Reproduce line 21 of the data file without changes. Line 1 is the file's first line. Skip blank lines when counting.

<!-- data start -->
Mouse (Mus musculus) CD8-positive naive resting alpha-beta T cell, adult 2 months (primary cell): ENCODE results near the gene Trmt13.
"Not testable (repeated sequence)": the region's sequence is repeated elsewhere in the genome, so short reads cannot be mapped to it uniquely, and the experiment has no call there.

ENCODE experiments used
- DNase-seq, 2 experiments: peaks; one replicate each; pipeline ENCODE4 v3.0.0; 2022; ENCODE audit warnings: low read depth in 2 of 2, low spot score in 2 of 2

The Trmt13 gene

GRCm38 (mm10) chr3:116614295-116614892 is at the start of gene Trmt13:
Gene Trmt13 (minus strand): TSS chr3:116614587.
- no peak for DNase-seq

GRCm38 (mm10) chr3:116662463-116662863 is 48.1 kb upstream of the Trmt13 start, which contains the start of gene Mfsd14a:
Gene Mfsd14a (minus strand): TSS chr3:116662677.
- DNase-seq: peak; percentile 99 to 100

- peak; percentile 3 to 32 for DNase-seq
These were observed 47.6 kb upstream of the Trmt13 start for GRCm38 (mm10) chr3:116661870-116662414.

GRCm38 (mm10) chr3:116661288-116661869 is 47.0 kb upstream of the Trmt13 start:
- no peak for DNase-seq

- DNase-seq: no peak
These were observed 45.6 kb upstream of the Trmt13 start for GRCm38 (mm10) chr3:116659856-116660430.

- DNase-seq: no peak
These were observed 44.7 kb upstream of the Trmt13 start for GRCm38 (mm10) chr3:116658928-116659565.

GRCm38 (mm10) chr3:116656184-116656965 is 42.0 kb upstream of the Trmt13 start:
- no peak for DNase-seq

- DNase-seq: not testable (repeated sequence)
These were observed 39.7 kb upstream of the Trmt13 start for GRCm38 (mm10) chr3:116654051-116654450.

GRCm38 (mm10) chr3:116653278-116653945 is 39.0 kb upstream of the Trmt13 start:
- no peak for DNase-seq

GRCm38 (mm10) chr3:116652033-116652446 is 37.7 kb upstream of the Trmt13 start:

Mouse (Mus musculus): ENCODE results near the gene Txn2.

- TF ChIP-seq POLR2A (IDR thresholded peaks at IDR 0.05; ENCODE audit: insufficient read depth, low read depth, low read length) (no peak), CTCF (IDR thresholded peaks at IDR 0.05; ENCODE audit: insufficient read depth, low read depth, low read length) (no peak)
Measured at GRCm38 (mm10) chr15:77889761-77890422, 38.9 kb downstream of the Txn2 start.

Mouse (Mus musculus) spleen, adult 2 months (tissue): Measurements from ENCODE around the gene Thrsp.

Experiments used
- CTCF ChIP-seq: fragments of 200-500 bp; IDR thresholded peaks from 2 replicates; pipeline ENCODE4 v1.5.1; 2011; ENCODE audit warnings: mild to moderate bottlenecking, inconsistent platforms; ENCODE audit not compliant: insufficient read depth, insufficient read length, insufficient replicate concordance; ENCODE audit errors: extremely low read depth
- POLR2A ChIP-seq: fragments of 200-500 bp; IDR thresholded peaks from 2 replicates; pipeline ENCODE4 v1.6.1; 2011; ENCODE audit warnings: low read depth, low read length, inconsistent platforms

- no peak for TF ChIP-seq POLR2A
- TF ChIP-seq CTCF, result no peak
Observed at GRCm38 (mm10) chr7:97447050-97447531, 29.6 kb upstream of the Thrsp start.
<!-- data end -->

- no peak for DNase-seq